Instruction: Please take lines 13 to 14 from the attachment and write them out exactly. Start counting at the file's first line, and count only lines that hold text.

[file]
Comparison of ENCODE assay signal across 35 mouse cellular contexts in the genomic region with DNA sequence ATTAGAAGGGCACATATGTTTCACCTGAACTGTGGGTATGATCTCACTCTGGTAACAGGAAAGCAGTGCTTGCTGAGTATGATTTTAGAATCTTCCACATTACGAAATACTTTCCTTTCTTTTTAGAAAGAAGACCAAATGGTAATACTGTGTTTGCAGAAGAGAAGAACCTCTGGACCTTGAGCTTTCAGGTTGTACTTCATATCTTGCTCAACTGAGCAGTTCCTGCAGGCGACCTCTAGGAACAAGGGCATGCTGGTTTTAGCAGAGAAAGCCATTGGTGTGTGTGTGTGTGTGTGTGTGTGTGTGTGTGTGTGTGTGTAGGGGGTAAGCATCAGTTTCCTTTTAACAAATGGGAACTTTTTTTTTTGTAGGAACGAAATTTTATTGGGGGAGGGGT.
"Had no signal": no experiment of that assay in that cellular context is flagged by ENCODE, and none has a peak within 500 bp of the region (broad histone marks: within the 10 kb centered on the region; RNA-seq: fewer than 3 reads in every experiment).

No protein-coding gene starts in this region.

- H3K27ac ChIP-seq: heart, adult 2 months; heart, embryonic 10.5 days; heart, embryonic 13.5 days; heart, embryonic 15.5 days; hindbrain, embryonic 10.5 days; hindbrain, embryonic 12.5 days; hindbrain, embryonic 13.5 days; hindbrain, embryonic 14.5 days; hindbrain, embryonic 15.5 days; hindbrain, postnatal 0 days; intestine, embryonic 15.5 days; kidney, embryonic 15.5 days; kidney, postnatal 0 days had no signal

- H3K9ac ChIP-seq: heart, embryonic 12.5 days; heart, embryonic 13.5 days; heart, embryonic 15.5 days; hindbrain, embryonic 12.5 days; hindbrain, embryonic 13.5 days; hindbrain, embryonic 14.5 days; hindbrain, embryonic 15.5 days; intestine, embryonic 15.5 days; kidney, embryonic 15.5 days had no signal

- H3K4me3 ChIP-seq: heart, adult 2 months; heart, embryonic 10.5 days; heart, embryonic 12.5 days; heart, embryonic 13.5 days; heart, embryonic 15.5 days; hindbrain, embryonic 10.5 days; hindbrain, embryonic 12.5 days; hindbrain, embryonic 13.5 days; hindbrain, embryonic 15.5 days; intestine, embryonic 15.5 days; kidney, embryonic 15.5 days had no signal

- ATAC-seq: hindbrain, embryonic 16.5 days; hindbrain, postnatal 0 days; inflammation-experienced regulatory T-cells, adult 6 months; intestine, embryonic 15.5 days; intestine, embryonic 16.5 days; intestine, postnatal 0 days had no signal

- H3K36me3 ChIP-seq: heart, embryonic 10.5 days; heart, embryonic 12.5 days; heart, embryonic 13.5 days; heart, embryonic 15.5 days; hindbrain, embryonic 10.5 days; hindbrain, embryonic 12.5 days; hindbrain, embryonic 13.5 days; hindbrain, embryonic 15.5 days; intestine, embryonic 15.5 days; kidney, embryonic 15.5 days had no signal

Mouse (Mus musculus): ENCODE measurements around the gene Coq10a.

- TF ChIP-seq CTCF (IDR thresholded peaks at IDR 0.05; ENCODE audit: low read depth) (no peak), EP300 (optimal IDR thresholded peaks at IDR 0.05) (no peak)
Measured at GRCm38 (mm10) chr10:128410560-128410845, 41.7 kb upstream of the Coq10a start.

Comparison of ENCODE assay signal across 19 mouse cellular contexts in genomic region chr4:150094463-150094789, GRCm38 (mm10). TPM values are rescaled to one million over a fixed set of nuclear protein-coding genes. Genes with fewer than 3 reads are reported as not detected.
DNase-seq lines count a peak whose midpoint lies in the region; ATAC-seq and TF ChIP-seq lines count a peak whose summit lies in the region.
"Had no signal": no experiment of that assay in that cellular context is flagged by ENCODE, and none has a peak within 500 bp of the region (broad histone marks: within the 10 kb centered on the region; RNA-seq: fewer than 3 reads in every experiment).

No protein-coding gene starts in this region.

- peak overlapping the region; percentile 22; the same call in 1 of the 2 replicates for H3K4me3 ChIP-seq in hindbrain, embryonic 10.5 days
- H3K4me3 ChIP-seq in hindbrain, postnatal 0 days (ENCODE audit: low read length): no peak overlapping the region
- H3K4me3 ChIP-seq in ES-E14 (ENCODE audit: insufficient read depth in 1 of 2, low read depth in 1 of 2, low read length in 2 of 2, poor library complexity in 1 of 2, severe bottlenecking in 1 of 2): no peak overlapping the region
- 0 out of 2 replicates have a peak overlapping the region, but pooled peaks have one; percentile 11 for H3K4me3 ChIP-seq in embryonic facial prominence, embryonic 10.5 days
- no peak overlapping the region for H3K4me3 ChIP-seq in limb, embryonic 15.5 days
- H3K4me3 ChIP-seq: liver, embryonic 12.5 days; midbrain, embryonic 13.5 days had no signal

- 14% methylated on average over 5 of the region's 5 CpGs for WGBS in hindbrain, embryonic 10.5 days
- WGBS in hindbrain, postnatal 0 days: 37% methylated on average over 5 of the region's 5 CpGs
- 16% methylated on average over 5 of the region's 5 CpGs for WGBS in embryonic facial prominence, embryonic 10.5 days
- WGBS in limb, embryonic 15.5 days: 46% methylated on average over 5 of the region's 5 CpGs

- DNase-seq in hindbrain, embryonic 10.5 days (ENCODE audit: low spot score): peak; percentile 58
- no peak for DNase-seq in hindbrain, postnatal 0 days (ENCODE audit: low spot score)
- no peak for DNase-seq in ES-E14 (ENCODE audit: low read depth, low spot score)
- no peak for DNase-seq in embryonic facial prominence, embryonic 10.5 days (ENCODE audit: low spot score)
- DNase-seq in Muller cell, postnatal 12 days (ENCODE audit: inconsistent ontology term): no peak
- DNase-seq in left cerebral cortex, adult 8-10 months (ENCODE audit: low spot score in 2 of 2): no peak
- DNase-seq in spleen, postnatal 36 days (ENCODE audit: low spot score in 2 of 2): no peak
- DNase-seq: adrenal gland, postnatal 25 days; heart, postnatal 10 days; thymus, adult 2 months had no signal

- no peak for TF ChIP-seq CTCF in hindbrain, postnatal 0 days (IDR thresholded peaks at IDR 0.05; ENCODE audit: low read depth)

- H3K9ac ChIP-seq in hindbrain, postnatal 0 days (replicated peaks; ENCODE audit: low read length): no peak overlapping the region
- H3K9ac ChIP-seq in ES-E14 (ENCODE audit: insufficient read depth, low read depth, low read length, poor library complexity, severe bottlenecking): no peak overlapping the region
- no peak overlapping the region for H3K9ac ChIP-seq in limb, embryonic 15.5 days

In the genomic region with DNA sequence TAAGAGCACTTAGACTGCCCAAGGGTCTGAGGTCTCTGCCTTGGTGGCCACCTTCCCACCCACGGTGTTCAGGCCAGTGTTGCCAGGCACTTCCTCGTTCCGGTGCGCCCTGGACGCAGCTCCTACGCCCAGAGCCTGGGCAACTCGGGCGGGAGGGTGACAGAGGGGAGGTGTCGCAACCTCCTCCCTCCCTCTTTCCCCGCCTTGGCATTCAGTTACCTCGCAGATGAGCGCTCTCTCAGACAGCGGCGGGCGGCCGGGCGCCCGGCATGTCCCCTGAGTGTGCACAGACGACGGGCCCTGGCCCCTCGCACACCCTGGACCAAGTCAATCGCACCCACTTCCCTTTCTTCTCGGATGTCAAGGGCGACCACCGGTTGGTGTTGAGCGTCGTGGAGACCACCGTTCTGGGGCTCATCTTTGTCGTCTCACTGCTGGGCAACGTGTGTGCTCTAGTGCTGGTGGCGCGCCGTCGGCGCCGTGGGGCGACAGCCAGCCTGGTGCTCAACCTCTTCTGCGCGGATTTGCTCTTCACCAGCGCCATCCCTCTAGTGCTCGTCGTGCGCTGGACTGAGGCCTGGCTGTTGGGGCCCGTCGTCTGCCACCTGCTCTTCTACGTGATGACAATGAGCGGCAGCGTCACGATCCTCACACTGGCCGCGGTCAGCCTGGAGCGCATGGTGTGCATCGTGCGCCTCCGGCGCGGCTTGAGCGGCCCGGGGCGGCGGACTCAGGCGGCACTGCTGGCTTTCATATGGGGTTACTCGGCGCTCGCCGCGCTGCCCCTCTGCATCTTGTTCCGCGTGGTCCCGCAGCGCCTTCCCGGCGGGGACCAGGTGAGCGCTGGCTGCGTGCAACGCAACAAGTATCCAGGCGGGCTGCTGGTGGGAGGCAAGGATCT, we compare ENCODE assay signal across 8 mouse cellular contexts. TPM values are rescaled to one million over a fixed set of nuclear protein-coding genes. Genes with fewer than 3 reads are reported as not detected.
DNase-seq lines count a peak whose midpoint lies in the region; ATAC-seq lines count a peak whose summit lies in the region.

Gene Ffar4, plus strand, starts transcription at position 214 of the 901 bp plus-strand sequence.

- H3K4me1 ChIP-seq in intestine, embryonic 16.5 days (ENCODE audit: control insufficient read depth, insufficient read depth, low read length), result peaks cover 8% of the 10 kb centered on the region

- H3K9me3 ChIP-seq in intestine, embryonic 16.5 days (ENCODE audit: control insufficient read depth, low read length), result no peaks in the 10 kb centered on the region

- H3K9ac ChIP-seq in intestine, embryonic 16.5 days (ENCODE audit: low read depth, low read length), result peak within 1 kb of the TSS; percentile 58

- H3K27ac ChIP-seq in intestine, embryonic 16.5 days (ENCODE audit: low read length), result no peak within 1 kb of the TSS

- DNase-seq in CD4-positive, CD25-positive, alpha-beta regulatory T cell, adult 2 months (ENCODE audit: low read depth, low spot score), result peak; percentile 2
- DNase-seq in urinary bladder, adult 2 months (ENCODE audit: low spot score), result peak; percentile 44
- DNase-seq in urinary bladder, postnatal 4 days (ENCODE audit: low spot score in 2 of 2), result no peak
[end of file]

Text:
DNase-seq lines count a peak whose midpoint lies in the region; ATAC-seq and TF ChIP-seq lines count a peak whose summit lies in the region.
"Had no signal": no experiment of that assay in that cellular context is flagged by ENCODE, and none has a peak within 500 bp of the region (broad histone marks: within the 10 kb centered on the region; RNA-seq: fewer than 3 reads in every experiment).